I’m working on my current company for about 3 months as a junior developer. But problem is I don’t want to work here anymore because of some myself career path and seeking for full-time a remote job. I don’t know how to tell it to my mentor and my boss. They help me a lot during past 3 months.

Is there too weird to work only 3 months? Can I attach this working place to my CV?

  • It's not weird to only work 3 months. If you don't include it in your CV, they will ask: "What have you been doing for the past 3 months?" so you may as well include it. May 30, 2022 at 4:06

3 Answers 3


I don’t know how to tell it to my mentor and my boss.

There is no need to tell them anything until you're ready to resign.

Is there too weird to work only 3 months? Can I attach this working place to my CV?

Yes you can, according to your last question you're leaving because of educational openings overseas so need a remote job. This is a perfectly valid explanation if asked why you only lasted 3 months.

  • Thank you for your response. I will start seeking for a remote job first.
    – normalGuy
    May 30, 2022 at 4:20

Definitely, you should list this current company in your resume or CV.

You can describe the length of time you work for this company as "From February 2022 to Present". (Note: You wrote that you are still working for this company on your post. So, you have not quit yet.)

There are at least 2 good reasons to list this company on your resume:

  1. It shows that you are actively employed. Job applicants who are actively employed seem to be more attractive to prospective employers than those who are not actively employed.
  2. You are still actively employed by this company. So, it is a good practice to show this info to prospective employers in case they hire you and want to do a background check on your work history either before or after they give you a job offer.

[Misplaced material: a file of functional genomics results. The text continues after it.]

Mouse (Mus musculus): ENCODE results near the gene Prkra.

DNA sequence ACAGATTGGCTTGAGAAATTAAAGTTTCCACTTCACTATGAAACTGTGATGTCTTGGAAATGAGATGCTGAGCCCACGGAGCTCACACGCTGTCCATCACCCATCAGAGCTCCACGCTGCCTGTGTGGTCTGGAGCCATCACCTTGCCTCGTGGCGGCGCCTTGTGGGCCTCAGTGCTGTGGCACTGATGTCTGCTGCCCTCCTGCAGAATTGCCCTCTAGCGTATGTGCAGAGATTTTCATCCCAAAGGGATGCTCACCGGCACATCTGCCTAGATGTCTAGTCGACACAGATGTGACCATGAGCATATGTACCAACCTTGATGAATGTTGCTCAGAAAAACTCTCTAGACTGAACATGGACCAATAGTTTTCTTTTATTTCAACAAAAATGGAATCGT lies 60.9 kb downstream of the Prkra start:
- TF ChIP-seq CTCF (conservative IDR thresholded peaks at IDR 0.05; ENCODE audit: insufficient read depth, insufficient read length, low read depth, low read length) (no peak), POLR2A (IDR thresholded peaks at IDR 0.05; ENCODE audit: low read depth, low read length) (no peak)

As mentioned in other answers, including it is much more likely to help you than omitting it, because an unexplained gap in your CV can be suspicious. (Were you unemployed? Incarcerated? Or do you have a job that would look even worse than those??) That's something that would almost certainly come up in an interview (if it got that far).

A very short period of employment doesn't look great, but it's not necessarily a red flag, as long as:

  • You can provide a reasonable explanation of why it's so short. (This could be along the lines of “I didn't fit into the company culture,” or “The work wasn't what I was led to expect.”)
  • You don't have many short periods of employment.

Basically, you need to allay a prospective employer's suspicions that you might be quitting them in a few months too.

And, as explained in many other answers on this site, it's usually better not to say anything to your current employer until you have a signed offer that'd you'd be prepared to accept. (And almost always far better not to resign until then!)

You must log in to answer this question.

Not the answer you're looking for? Browse other questions tagged .